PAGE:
Eisenbahn Marathon Recap (I Didn’t Die)

Phew! It happened; I ran a marathon. It was an experience and somewhat different than what I had expected. After a long day, I am home with my husband (well, sort of – he’s playing hockey right now) and the dogs. Let’s start from Saturday night…

Mel, Tim, and I stayed at Mel’s parents’ house in Fredonia. They are both from England and have the most amazing accents; I often found myself saying words with an English accent on accident. A popular drink in England is Pimm’s, so Mel’s mom made us a cocktail of Pimm’s, sparkling water, gin, cut-up fruit, and Stevia.

Mel’s mom made us the perfect pre-race dinner: pasta with meat sauce, garlic bread, and salad. After this, the three of us forced ourselves to stay awake until 8:30pm and then called it an early night. My allergies were acting up, so I laid in bed and read an issue of Runner’s World to psyche me up. After talking to Brody, I fell asleep around 9:00pm.

Because of the expected heat for the marathon, the race officials moved the race’s starting time from 6:30am to 5:30am. I guess this is one of the benefits of running a smaller race. When that option was suggested to the Madison Marathon race officials, they explained the logistics of changing the times of everything were impossible.

Before going to sleep the night before, I had set out everything.

Mel’s mom woke up early to drive us to the start and saved us from needing to arrive at the finish line at 4:15am for the bus (it was a point to point course). Isn’t her mom amazing? We ate our breakfasts in the car and arrived with about fifteen minutes to spare.

I was ready to go. I felt awake, strong, and not very nervous. I had all of my gear: Spibelt with my iPhone, chapstick, five GUs, iPod, knee band, and Garmin.

A runner sang the Star Spangled Banner, and in lieu of a flag, apparently it is appropriate to face the east. The sun, which would later become my arch enemy, peaked over the treetops. Then, the horn blew and we were off.

At some point during the first half of the race, Mel and I chatted about how some bloggers are able to provide mile by mile recaps; I cannot do that, but I can provide a review of chunks of time and miles.

Mile 1 – 3: Mel and I felt good. There were only 116 people running the marathon, and the path is relatively narrow. For the first mile, it was kind of crowded, but then people started to spread out. I had one headphone in for music, but we mainly chatted.

Mile 4 – 5: We ended up running alongside a woman for a while, and she finally broke the ice. This was Cindy’s second attempt at a marathon; she was one of the many who ran a portion of the Green Bay Cellcom Marathon (which was called off after three hours). At one point, I asked her what she did for a living. When she said she worked for Pierce, I almost couldn’t believe it. My dad, who passed away almost nine years ago from cancer, worked for Pierce for twenty-some years. When I told her my dad’s name, she said, “I knew your dad! He was such an awesome guy! We even have the Al Wenzel award.” How insane? I had already decided to think about my dad when I was struggling, but to have this happen just blew my mind. As Mel said, it was meant to be.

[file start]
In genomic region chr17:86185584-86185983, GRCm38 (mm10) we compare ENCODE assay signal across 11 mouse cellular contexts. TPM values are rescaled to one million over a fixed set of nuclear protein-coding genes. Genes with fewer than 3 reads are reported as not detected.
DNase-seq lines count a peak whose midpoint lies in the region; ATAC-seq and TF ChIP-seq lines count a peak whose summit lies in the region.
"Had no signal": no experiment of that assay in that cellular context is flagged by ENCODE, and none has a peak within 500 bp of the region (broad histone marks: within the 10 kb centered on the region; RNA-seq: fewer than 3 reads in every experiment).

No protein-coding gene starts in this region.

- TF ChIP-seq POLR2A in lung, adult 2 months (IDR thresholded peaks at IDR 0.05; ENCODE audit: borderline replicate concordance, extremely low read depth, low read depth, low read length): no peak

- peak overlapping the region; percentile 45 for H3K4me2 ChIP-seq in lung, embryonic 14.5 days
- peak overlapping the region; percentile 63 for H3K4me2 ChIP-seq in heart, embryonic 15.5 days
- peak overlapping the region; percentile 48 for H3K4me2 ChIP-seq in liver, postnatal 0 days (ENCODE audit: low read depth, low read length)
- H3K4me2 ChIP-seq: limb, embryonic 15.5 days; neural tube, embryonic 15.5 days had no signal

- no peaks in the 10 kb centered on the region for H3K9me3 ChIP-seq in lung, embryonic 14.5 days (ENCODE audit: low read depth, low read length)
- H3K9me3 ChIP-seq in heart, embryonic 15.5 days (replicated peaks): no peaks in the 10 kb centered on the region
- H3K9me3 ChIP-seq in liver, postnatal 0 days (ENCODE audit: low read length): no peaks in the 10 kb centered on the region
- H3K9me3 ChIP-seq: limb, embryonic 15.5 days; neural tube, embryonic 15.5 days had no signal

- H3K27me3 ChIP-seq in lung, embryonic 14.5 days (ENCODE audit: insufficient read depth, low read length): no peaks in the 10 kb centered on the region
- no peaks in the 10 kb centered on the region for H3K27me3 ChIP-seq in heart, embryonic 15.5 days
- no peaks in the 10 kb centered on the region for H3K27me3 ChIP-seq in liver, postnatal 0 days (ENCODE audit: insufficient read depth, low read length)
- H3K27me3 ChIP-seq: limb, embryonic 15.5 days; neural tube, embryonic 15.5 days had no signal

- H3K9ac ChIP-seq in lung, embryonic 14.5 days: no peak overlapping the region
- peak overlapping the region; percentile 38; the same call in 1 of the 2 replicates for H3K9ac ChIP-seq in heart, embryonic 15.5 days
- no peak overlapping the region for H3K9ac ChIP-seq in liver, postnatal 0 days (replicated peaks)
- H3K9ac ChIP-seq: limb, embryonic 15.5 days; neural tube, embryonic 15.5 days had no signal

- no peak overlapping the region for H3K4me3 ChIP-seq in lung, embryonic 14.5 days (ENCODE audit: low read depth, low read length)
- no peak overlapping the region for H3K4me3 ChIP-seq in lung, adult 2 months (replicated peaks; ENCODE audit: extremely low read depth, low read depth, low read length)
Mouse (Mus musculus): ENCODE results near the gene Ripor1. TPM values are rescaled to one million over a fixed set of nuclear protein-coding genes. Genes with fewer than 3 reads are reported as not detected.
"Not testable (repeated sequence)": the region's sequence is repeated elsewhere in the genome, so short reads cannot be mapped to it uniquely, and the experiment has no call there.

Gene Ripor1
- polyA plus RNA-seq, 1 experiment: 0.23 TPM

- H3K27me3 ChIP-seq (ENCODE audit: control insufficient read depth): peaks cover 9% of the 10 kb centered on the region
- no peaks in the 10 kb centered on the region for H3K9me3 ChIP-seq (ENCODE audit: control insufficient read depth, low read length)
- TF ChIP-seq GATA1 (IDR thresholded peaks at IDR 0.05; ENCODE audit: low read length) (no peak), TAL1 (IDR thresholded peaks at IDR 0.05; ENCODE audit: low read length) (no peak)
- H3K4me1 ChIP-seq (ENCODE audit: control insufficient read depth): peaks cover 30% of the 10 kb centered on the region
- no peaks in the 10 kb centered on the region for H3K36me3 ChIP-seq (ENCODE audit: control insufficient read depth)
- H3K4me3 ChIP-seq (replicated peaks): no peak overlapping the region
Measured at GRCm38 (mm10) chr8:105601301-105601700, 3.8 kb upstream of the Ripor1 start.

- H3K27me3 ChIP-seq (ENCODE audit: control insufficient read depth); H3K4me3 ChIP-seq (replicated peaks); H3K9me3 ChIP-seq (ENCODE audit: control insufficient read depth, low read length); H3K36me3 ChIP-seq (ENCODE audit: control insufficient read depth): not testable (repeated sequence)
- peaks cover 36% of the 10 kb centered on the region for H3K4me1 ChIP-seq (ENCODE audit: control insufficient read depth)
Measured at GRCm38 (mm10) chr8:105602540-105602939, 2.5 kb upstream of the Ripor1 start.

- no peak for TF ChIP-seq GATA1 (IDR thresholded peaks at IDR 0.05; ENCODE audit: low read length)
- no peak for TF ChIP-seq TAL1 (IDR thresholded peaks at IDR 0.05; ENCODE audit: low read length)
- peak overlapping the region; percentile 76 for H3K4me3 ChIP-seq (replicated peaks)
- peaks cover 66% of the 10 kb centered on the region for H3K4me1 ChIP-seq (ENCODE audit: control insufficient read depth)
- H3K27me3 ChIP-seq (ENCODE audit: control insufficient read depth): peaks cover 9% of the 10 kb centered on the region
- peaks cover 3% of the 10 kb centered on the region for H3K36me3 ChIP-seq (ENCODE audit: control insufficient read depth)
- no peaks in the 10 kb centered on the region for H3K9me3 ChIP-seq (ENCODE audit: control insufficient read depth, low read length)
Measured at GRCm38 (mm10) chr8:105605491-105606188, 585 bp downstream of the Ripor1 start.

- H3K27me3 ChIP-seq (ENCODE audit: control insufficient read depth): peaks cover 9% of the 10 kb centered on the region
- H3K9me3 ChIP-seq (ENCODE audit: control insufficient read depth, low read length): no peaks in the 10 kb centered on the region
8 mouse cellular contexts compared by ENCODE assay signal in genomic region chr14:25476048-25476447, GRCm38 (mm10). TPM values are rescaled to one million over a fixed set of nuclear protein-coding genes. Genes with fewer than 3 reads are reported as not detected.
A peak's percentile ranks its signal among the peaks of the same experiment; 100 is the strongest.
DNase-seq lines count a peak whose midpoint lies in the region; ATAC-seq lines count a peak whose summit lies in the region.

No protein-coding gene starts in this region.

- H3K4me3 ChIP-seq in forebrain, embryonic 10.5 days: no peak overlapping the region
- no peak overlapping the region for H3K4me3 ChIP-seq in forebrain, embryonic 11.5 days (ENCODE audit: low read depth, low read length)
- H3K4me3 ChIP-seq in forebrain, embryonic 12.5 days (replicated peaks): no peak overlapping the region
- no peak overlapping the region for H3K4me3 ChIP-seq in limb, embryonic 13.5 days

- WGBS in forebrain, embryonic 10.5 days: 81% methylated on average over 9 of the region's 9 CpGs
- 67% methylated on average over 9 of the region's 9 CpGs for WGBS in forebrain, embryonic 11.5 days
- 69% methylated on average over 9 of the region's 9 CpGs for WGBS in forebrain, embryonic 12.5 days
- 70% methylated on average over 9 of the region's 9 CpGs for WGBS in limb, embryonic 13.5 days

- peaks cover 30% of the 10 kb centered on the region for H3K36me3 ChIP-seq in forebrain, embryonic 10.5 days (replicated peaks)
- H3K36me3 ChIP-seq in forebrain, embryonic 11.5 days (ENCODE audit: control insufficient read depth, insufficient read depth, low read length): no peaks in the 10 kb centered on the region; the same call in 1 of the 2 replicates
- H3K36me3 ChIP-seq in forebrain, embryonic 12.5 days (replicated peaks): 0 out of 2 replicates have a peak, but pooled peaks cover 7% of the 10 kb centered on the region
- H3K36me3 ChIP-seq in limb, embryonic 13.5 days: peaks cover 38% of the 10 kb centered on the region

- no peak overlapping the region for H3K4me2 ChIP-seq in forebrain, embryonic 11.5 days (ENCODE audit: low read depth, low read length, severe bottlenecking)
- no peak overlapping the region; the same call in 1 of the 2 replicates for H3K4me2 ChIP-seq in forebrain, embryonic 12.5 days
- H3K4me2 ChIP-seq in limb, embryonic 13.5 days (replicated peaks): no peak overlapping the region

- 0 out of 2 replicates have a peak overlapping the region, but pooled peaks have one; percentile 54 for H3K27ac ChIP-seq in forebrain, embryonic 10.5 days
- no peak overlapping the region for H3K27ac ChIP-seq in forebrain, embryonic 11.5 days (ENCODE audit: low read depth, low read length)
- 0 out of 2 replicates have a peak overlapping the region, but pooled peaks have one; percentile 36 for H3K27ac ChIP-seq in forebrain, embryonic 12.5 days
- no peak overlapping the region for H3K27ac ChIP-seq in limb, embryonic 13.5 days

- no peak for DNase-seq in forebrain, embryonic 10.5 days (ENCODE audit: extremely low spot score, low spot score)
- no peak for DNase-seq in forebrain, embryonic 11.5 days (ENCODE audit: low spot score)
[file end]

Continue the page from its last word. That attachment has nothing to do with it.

Mile 6 – 8: We said goodbye to Cindy, and the course took us off the path and onto county roads. There were two killer hills in this section, but Mel and I both dug deep and ran both of them. Around mile six I saw a deer in the field that ended up crossing the road behind us only one hundred feet away. I attempted to get my phone out in time to take a photo but wasn’t fast enough.

Mile 9 – 11: Getting back on the trail felt great, as the trail was packed gravel and much nicer on the joints. We took a quick bathroom break, said hi to Mel’s mom and dog Louie, and continued on. Around this point, I took a picture of us running. We were feeling great, chatting about lots of random stuff, and maintaining a ten minute mile pace.

Mile 12 – 14: The course again took us off the trail and onto pavement. There weren’t any big hills in this section but lots of open road. A tractor pulling a trailer of manure passed us, and poor Mel was gagging on the side of the road. Around 7:45am, we passed the half marathon mark with a time of 2:15ish. Towards the end of this jaunt, we ran through a subdivision that had absolutely no cover. We fueled again (as we had at mile 4.5 and 9) right before getting back to the trail because we knew there’d be a water station there. We stayed cool during these miles by holding ice cubes in our palms and putting them down our backs.

Mile 15 – 19: This chunk of miles was difficult for me. I became very crabby and had to keep talking myself in to running. Because of my earlier encounter with my dad’s former coworker, he was definitely on my mind. I kept telling myself, “Your dad battled cancer, had surgery, radiation, and chemo; you can keep running.” This kept me going for a while, and I tried to keep most of my negative feelings inside. I thought that expressing them out loud would make them real. When I did share little bits of my negativity, Mel would offer some encouraging words to keep me going.

Mile 19.5: I told Mel to leave me. I needed to walk. I had hit the wall, mentally and physically. I was sad.

Mile 20 – 21: I walked an entire mile and a half at an eighteen mile and hour pace, sipping water and Powerade. There was no one around me. Thankfully I had my iPod, so I tried to keep my mood upbeat by listening to good music and sometimes singing along.

Mile 22 – 24: These four miles were pretty evenly split between running and walking. I’d run a half to three-fourths of a mile and then walk for another half a mile. I walked through all the water stations, taking Powerade, water, and ice. The trees offered very little shade now, and it was getting hot. Many times I cursed the sun aloud. With the water stations about two miles apart, I was always ready for more fluid by the time I arrived. I knew at this point that I would likely not come in under five hours, and I remember not caring.

Mile 25 – 26.2: Another runner and I played a little cat and mouse game for a bit until 25.5 miles when I asked her if she wanted to run the rest of the way together. Chatting with this fellow runner kept my mind off of the heat, my swollen feet, and my salt-crusted body. We crossed the finish line around 5:05.